Without much in the way of fanfare, United Airlines began flying regularly scheduled flights using biofuels earlier this month. Following years of demonstration and test flights to prove the fuel's viability, it's the first instance of a US airline putting commercial-scale volumes of biofuel into passenger-carrying planes on an ongoing basis.

On March 11, the bio-fueled United flight 708 flew from Los Angeles International Airport (LAX) to San Francisco's SFO. It comes after United signed deal with LA-based refinery, AltaAir Paramount, to supply 15 million gallons (56.7 million liters) of biofuel to the airline at LAX over a three-year period, with the option to purchase more.

AltaAir converts sustainable feedstocks, including agricultural waste and non-edible natural oils, into drop-in jet fuel. The United planes will run a 30/70 mix of biofuel and regular petroleum-derived jet fuel. United says its biofuel mix will power the LAX to SFO flights for two weeks, while the fuel is integrated into its regular daily operations at the airport. The idea is to fuel the 12,500 flights between LA and San Francisco over the three years of the contract, or roughly 10 flights per day.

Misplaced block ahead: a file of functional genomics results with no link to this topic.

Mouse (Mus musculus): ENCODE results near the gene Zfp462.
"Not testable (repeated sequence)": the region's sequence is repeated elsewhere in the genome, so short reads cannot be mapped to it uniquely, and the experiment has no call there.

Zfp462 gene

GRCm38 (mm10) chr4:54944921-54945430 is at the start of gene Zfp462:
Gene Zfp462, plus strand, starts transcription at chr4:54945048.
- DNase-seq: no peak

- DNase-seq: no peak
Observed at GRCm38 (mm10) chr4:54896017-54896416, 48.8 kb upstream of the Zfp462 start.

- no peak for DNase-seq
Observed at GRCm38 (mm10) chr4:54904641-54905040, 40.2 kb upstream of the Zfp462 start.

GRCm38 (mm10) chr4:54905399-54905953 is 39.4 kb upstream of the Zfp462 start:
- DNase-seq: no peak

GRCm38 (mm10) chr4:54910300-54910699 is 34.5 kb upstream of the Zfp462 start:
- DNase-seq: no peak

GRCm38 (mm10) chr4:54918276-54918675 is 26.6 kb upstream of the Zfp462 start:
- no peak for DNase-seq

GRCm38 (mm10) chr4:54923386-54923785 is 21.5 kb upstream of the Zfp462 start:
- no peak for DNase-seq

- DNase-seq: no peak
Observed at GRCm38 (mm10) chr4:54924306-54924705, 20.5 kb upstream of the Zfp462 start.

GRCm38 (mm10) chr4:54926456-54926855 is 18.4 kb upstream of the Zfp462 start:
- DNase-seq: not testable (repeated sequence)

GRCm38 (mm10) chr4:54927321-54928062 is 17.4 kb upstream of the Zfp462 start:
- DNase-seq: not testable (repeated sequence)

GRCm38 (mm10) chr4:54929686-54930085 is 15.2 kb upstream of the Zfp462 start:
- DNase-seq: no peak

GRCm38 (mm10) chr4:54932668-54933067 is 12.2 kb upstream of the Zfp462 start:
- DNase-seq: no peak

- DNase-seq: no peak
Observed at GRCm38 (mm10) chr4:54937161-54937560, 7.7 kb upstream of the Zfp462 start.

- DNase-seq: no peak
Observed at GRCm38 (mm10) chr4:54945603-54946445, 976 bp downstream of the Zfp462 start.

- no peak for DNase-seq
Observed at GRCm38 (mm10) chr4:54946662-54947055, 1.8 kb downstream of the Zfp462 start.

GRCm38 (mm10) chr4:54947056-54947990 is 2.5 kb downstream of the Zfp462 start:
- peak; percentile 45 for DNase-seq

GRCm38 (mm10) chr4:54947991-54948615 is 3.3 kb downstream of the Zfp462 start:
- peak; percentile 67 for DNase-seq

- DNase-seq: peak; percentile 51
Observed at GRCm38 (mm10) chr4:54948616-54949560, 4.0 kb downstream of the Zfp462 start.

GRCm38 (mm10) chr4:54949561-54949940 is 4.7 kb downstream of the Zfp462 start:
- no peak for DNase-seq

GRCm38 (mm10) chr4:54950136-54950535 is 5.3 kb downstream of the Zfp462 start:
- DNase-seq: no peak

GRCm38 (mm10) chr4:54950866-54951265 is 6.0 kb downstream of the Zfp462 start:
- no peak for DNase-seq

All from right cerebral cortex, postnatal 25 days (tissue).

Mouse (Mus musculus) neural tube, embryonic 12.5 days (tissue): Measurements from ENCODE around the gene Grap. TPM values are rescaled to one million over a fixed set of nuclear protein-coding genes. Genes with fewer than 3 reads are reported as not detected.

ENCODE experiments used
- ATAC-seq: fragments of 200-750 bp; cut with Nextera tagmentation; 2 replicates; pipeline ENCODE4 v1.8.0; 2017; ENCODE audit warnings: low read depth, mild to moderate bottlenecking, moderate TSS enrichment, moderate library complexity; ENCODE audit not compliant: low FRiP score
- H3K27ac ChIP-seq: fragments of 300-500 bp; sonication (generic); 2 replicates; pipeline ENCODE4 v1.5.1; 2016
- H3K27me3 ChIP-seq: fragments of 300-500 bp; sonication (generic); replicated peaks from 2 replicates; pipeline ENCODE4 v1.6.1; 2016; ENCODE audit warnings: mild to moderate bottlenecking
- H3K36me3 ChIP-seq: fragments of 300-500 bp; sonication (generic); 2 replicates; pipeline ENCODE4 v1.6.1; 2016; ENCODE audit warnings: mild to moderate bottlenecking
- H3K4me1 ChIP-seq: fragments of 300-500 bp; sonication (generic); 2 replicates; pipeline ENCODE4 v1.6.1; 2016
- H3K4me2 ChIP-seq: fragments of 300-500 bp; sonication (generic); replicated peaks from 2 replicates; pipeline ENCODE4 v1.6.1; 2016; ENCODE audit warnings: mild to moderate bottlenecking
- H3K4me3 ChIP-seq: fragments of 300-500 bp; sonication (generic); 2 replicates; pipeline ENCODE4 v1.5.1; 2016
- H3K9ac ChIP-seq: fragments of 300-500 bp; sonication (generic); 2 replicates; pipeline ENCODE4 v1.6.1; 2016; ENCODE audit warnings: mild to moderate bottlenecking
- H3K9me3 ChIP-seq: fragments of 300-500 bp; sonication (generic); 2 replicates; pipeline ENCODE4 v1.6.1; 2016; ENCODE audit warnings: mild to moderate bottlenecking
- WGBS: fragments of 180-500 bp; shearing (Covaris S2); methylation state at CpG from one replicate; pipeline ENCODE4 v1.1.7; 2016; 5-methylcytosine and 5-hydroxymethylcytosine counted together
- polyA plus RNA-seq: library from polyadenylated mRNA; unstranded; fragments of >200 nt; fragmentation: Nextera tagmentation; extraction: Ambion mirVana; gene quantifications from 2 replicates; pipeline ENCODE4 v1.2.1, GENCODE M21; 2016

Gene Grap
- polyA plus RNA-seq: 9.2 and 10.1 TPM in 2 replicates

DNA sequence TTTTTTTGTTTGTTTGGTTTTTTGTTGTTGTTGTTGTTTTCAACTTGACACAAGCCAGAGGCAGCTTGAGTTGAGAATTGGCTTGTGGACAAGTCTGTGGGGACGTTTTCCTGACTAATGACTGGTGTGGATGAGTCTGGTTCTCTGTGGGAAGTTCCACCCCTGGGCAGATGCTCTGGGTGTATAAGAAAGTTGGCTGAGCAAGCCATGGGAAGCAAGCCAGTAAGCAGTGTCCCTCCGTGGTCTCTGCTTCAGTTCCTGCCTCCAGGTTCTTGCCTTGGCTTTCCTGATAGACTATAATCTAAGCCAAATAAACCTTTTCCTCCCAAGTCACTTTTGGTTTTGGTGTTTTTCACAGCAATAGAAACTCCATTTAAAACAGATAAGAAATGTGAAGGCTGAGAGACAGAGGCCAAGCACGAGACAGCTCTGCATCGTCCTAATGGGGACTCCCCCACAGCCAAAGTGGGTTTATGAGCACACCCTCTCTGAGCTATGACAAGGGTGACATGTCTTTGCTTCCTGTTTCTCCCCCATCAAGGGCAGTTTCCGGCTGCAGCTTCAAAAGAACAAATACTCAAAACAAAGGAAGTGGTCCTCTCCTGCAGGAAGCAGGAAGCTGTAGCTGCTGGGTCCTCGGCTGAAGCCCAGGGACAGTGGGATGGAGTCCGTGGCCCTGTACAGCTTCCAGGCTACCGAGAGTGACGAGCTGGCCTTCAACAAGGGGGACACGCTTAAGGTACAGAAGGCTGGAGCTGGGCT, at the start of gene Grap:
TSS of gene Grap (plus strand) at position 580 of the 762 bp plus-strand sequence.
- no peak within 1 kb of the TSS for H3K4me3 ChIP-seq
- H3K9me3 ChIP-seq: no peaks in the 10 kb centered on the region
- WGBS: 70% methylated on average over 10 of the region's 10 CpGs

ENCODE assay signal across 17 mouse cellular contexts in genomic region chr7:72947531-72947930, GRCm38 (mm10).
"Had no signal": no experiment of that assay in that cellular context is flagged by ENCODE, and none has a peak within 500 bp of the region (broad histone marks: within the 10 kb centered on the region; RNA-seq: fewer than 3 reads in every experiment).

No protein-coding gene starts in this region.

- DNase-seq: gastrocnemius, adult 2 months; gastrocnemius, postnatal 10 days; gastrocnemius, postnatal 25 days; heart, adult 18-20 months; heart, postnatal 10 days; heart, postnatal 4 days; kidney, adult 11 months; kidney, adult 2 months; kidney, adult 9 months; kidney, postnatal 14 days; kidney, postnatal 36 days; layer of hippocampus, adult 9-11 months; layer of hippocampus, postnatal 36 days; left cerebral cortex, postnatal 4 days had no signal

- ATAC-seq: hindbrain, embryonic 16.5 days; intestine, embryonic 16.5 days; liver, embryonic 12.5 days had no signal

The cost of the biofuel is competitive with traditional jet fuel, though comes with the benefit of a 50 percent reduction in CO2 emissions on a life cycle basis compared to jet fuel. And while the biofuel accounts for just two percent of all the fuel used by United at LAX, it could signal the start of wider industry adoption of renewable-sourced fuels by the industry.

Airlines have been researching and experimenting with alternative fuels for some time. A project led by the University of British Columbia is studying the conversion of forestry waste into fuel for planes, while other airlines, including Air Canada, Virgin Atlantic, Continental, and KLM have all taken to the air in biofuel-powered test flights.

In 2015, United invested $30 million in Fulcrum BioEnergy, a California-based alternative fuels developer that converts municipal solid waste into cheap aviation biofuel.

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